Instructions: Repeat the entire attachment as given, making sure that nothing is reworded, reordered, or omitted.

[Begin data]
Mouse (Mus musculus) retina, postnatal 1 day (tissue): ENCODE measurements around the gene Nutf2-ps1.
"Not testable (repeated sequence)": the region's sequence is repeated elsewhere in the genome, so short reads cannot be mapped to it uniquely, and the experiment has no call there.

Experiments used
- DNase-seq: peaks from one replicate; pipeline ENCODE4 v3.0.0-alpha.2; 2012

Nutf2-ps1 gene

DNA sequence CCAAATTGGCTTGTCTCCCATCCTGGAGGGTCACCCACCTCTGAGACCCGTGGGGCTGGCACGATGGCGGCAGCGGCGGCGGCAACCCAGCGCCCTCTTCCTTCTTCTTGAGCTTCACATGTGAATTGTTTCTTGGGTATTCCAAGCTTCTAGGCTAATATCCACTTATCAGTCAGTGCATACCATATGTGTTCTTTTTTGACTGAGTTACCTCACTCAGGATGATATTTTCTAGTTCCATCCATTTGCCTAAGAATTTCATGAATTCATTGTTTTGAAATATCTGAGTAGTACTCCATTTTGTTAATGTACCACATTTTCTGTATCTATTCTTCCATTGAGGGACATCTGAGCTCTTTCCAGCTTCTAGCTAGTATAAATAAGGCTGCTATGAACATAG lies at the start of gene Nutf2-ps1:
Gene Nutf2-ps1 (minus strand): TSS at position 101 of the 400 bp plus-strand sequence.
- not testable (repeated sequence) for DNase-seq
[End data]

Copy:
Mouse (Mus musculus) retina, postnatal 1 day (tissue): ENCODE measurements around the gene Nutf2-ps1.
"Not testable (repeated sequence)": the region's sequence is repeated elsewhere in the genome, so short reads cannot be mapped to it uniquely, and the experiment has no call there.

Experiments used
- DNase-seq: peaks from one replicate; pipeline ENCODE4 v3.0.0-alpha.2; 2012

Nutf2-ps1 gene

DNA sequence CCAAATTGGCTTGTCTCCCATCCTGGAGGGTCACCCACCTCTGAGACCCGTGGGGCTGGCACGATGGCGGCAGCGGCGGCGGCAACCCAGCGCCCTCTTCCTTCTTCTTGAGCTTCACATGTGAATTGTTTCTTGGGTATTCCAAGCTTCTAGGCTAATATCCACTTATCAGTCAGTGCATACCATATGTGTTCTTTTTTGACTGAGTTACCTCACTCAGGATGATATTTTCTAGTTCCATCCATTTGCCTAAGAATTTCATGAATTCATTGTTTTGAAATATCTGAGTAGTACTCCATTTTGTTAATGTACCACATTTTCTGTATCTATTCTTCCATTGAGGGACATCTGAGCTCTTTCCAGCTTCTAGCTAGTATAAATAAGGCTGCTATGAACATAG lies at the start of gene Nutf2-ps1:
Gene Nutf2-ps1 (minus strand): TSS at position 101 of the 400 bp plus-strand sequence.
- not testable (repeated sequence) for DNase-seq